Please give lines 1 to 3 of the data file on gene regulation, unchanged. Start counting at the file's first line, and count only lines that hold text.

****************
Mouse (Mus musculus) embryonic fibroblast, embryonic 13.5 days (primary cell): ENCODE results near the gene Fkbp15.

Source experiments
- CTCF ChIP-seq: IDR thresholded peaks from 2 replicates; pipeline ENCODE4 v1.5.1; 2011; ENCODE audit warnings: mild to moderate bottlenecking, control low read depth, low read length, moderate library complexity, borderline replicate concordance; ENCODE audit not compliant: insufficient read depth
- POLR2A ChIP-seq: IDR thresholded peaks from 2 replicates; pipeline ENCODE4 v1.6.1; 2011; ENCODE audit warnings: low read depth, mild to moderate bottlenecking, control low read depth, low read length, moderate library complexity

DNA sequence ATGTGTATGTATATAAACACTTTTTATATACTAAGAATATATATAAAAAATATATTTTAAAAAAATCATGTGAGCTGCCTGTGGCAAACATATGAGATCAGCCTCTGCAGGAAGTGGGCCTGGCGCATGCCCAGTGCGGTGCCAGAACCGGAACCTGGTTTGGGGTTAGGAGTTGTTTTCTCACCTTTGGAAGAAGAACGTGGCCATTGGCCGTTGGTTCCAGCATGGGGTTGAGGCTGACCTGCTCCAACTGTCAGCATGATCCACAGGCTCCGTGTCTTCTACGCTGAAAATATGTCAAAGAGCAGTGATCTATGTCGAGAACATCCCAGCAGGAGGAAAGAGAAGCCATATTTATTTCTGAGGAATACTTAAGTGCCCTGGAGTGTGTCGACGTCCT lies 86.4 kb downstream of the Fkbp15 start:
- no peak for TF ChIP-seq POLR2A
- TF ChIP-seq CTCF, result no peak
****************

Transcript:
Mouse (Mus musculus) embryonic fibroblast, embryonic 13.5 days (primary cell): ENCODE results near the gene Fkbp15.

Source experiments
- CTCF ChIP-seq: IDR thresholded peaks from 2 replicates; pipeline ENCODE4 v1.5.1; 2011; ENCODE audit warnings: mild to moderate bottlenecking, control low read depth, low read length, moderate library complexity, borderline replicate concordance; ENCODE audit not compliant: insufficient read depth